We all know that climate scientists are saying that global warming is causing significant climate change and that this will have severe impacts upon the UK. We also know that weather extremes are becoming more frequent and intense, and this was dramatically illustrated by the ‘wettest winter ever’ that we had in 2013/14. We also know that the melting of the ice caps is leading to a rise in sea level which threatens the viability of coastal town and cities around the world, including the UK. But up until now the predictions for sea level rise have been worrying but apparently safely beyond the time horizon of most of us living today; the UN Intergovernmental Panel on Climate Change (IPCC) predicts a sea level rise of about 1 metre by 2100. Difficult, but not impossible to cope with, given enough money and political will for adaptation measures like improved sea defences.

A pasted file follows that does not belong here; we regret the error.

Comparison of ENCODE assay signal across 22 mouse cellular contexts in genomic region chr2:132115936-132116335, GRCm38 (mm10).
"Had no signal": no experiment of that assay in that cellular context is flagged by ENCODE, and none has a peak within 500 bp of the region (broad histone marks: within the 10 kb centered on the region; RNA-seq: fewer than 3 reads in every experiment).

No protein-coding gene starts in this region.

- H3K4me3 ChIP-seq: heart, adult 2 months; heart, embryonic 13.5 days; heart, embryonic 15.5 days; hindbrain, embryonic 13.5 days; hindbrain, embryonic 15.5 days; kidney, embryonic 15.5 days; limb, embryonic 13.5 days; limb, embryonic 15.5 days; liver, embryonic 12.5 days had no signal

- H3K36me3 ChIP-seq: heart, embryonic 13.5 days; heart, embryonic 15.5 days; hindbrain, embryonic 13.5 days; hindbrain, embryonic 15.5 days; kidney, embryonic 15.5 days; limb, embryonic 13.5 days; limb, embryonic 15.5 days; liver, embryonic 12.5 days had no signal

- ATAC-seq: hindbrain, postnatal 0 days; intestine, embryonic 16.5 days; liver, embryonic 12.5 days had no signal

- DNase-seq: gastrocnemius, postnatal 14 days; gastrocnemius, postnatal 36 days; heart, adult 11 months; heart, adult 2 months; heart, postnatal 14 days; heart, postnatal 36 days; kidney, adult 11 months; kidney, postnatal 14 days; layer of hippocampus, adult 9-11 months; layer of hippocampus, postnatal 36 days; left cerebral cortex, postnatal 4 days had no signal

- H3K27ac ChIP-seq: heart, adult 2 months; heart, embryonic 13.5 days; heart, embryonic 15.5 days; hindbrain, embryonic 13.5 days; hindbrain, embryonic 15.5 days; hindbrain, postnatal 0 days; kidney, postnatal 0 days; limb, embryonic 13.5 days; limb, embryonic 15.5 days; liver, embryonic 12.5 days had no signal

But that has probably all changed now: a new paper by a group of climate scientists, the most famous of which is James Hansen, was published last week which predicted that sea level rise may become exponential and increase by as much as 3 metres within the next 50 years. If true, that is a game-changer, a potential death-knell for many towns and cities around the world, including Eastbourne. A large part of Eastbourne and its surrounding countryside is at, or just above sea-level, and was always going to face a challenge adapting to a 1 metre sea-level rise, but now it is facing the truly enormous, possibly insurmountable, challenge of a 3 metre sea-level rise within the next 50 years! That is a real existential challenge for Eastbourne, a real call to arms for the urgent action that is needed not only to mitigate climate change by reducing carbon emissions as quickly as possible but also to implement the adaptation measures that will be needed to protect the lives, homes, and businesses of Eastbourne residents. Adaptation planning has to start now and proceed in all seriousness, not only at local government level but across the whole local community. There is no time to waste, as 50 years is not long at all when it comes to defending an entire town from the power of nature unleashed on this scale! And bear in mind that long before the 50 years is up Eastbourne will be feeling the effects of the rapid sea level rise through more frequent and more intense storm surges that will be much bigger than 3 metres! The Pevensey Bay sea defences very nearly got over-topped in the storms of last winter!